Venue: iPreciation (誰先覺), 50 Cuscaden Road, HPL House #01-01, Singapore 249724
Private Preview: 17 Oct 2019, Thurs, 6 – 8 pm (By Invitation Only, Artists Present)
Exhibition Opens to Public: 18 Oct – 2 Nov 2019
iPreciation is proud to present a duo exhibition titled Bloom, featuring new works by two young Singaporean female artists, Ashley Yeo and Jodi Tan.
When one mentions the word “bloom”, flowers are the first thing that comes to minds. Flowers have always been known for their natural charms. The floral subject was widely embraced in art of different eras and has evolved in its embodiment in artworks over time. In contemporary art today, the trend of floral being used as an attractive feature or accent has not been seen dwindling. It continues to be used by artists as a source of inspiration, and a concept to work with to create artworks. Apart from being a charmer, or decorative in appearance, how else can we view a flower?
Bloom is an exhibition that hopes to present alternative perceptions and interpretations of floral in a more poetical light through the works of both Ashley and Jodi. The artworks will highlight the borrowing a flower’s presence to explore and present a new perspective on how or what a floral can be in contemporary art by having a simpler and genuine interest in florals.
Ashley takes references from botanical symmetry to create delicate paper cut structures. The lightness and fragility of these works can be related to a flower’s true fragility and impermanence. At the same time, a flower’s natural perseverance and vigour to multiply and survive can be seen within her paper cut art, where floral patterns flow seamlessly from edge to edge. It is in the accumulation of detail in her artworks, where the viewer can see strength and an underlying intensity of a message being silently conveyed.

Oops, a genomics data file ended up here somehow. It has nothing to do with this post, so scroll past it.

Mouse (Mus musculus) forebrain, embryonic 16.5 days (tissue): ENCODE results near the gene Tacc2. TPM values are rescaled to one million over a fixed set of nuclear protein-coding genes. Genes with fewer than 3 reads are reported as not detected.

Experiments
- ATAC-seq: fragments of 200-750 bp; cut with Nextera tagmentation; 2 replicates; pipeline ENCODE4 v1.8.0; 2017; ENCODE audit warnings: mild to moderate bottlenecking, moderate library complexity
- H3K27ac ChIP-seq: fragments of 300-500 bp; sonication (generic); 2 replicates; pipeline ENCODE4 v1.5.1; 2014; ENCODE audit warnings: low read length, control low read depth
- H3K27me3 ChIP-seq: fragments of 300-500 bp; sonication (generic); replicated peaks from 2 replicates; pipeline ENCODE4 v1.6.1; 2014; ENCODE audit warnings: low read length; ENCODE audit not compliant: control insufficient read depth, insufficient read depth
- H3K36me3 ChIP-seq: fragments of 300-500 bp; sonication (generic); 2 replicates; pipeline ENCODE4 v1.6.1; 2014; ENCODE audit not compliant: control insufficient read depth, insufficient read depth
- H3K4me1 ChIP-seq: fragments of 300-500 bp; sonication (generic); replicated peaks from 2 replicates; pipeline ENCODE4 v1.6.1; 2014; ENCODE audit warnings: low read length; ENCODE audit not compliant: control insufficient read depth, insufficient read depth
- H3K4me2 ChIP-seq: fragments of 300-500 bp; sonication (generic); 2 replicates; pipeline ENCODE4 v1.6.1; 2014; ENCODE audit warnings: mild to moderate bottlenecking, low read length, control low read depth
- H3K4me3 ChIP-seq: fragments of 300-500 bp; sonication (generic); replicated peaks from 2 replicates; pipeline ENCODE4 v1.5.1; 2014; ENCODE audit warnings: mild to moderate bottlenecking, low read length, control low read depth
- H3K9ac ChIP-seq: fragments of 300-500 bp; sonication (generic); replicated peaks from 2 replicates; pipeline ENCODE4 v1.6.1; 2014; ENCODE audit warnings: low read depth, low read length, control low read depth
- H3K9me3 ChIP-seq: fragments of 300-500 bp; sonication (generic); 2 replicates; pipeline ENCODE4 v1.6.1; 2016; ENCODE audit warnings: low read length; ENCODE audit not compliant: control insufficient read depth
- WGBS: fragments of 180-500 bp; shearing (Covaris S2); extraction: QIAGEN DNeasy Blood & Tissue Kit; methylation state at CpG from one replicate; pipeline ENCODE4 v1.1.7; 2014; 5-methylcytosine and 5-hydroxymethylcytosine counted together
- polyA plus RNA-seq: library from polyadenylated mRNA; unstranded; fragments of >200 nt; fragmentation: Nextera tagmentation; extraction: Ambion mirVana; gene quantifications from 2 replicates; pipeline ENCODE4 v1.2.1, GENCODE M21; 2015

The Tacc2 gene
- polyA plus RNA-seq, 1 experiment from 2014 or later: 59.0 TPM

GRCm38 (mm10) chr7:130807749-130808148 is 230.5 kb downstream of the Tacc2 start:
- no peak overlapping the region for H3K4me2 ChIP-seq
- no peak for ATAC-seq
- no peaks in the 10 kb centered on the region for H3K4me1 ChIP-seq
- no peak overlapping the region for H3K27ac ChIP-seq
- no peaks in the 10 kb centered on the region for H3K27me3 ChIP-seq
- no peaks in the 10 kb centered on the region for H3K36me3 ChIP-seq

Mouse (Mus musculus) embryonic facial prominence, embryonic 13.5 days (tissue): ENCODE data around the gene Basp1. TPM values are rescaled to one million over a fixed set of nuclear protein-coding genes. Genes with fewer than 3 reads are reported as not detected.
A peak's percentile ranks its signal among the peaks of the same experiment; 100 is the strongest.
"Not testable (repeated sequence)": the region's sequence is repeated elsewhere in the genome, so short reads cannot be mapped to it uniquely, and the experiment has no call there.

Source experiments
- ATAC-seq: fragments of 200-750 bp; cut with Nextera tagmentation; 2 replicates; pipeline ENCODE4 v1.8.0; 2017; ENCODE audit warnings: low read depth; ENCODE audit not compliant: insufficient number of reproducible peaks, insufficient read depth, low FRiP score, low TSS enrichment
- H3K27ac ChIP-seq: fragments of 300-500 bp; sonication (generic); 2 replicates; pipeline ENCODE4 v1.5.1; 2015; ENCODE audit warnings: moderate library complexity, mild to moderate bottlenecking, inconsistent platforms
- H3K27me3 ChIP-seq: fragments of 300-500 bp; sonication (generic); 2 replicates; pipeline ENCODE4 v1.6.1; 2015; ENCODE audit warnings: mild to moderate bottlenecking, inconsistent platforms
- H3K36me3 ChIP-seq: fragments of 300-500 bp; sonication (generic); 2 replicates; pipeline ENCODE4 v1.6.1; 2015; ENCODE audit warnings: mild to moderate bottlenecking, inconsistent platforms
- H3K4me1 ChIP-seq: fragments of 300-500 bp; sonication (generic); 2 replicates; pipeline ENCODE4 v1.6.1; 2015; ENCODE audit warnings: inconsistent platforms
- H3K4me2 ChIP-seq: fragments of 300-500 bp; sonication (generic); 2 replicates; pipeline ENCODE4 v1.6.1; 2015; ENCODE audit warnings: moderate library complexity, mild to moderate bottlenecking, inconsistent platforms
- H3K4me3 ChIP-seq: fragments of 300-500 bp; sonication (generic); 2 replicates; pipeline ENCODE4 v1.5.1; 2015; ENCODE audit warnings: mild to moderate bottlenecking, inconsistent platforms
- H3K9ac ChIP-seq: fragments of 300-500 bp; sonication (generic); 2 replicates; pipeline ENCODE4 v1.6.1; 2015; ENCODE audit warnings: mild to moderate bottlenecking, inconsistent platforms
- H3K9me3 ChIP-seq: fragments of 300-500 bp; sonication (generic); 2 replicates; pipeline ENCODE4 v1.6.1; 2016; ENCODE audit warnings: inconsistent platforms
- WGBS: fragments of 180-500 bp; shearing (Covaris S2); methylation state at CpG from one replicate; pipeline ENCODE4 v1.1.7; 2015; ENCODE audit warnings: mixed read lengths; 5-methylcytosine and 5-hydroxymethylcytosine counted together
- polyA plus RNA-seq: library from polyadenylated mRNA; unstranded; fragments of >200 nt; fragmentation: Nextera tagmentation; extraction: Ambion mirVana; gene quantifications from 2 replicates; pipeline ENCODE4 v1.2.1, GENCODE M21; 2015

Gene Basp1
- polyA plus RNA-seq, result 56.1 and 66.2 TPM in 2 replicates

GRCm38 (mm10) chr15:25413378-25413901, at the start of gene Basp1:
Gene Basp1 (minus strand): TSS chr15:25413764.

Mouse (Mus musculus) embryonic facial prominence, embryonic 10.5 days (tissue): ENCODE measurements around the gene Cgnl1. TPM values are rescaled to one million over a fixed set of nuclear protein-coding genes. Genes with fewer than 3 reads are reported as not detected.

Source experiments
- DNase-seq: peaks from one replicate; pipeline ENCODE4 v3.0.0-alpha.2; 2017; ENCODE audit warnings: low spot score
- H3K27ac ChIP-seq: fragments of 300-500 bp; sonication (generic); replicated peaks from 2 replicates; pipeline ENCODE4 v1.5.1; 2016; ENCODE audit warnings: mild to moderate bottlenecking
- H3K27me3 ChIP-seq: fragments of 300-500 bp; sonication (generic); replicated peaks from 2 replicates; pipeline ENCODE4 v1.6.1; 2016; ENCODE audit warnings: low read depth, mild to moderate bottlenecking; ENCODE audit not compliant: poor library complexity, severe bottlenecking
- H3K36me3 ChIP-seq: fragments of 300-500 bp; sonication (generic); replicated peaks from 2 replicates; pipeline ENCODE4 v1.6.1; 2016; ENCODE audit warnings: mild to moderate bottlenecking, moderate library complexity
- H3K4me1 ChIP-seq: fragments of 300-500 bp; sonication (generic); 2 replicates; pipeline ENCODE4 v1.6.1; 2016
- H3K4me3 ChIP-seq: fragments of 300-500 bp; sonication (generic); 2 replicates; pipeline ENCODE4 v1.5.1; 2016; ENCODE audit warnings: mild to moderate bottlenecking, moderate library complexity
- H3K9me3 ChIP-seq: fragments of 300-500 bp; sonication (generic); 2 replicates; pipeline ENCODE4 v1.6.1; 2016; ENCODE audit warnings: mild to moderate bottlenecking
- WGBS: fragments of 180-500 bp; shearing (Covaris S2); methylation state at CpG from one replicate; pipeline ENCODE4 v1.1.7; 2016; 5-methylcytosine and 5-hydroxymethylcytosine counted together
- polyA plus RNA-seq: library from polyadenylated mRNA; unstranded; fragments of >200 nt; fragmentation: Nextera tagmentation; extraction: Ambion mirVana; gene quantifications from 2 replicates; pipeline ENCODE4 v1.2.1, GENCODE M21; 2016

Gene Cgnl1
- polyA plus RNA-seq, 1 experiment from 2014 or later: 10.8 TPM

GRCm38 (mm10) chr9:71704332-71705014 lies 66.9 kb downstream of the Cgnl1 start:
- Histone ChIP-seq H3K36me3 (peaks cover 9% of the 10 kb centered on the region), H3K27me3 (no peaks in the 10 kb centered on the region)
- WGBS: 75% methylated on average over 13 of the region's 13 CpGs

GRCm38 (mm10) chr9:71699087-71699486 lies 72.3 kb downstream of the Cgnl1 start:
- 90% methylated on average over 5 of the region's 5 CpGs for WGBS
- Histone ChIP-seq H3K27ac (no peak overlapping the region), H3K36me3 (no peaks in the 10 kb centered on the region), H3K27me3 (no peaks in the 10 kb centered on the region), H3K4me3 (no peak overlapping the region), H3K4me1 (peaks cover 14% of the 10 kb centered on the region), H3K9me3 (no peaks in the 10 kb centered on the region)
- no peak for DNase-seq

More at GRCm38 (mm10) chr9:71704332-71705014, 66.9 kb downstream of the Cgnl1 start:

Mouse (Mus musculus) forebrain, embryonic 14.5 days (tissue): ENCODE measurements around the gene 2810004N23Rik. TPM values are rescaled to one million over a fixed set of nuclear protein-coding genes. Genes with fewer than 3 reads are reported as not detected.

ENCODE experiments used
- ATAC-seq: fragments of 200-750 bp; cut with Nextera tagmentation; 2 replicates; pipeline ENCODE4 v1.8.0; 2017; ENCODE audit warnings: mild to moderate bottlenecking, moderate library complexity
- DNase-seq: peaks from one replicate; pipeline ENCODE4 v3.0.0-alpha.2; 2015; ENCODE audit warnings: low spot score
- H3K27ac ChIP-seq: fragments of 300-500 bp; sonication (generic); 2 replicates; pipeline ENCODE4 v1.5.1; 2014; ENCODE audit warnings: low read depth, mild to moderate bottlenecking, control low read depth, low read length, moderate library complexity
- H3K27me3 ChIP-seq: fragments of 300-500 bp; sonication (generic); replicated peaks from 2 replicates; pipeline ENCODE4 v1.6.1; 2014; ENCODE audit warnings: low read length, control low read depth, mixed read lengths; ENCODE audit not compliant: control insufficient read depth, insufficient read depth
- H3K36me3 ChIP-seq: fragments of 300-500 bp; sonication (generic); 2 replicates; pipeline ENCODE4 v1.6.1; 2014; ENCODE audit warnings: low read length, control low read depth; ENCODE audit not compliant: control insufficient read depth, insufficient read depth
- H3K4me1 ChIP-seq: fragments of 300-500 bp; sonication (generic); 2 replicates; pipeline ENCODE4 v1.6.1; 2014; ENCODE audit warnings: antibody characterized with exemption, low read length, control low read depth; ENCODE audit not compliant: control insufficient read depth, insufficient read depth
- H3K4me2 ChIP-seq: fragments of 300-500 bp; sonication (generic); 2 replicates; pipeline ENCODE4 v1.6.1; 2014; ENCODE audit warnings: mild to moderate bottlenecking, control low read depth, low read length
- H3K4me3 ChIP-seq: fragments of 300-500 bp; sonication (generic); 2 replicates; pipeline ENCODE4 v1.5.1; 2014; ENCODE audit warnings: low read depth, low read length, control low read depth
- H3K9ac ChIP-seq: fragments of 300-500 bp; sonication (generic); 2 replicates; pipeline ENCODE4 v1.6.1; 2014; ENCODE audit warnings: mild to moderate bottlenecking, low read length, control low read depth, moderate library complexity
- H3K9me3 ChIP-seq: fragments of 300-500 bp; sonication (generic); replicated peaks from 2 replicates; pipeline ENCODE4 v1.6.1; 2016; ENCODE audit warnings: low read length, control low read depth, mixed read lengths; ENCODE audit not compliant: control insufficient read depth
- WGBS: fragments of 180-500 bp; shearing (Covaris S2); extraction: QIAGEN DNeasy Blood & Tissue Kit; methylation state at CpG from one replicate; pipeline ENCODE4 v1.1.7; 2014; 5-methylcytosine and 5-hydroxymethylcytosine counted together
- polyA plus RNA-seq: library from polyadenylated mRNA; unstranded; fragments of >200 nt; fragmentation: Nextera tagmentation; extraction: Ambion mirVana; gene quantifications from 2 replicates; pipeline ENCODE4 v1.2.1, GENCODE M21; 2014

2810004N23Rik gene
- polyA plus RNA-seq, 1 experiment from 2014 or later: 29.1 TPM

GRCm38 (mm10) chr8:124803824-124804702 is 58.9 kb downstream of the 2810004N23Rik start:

Jodi questions the significance of a subject matter and one’s perception of it. To her, paintings of flowers have been typecast as decorative or dated, and various symbolisms have been embodied by the use of florals in both classical and ornamental paintings. Her paintings continue to blur the line between figurative and abstraction by disassociation from, or reduction of, the known symbolisms and associated meanings to florals in art. This allows viewers of her art to question – or choose – their interpretation of her floral still life paintings.
Ashley Yeo (b. 1990, Singapore) has graduated with a Master’s Degree in Fine Art from the University of Arts London, Chelsea College of the Art & Design, United Kingdom in 2012. She was the first Singaporean artist to be shortlisted for the LOEWE Craft Prize, London, United Kingdom (2018). Ashley had founded her practice through drawing and has developed her practice of creating artworks of exceptionally light, delicate crafts with meticulous details. Ashley is often inspired by nature, and by taking in the nature of a plant such as flowers; the impermanence, frailty, and delicateness. In her latest practice of papercut art, she demonstrates a slow and light construction that attempts to present an elegant and emotional resonance through the use of the material and repeated patterns. The repetition in her creative process reflects and meditates on the contemporary society of the world that has contributed to an array of anxieties and emptiness. Ashley is interested in presenting new objects in silence that attempts to articulate equanimity, generating a discourse of the obfuscation of things and the epidemics of visual culture.
Jodi Tan (b. 1990, Singapore) has graduated with a B.A. (Honours) in Fine Arts from LASALLE College of the Arts, Singapore in 2011. She was also awarded the Winston Oh Travel Award, Singapore, in the same year. Jodi’s core interest lies in image-making and image reading. As she continues her ongoing series of “Still Life”, her works are often created with found images, which she would derive particular colours or textures that spoke to her, then reconstructs the image in ambiguity, blurring the line between figuration and abstraction. In her works, Jodi explores the creation of an image where interference from symbolisms and associated meanings are reduced, or even becomes irrelevant. With a hint of familiarity, the artworks are presented to its viewer with a doubt or a choice; what does one choose to see, and how does one read the image?
For more information on Bloom and the artists’ works, please contact us at (65) 6339 0678 or email us at firstname.lastname@example.org.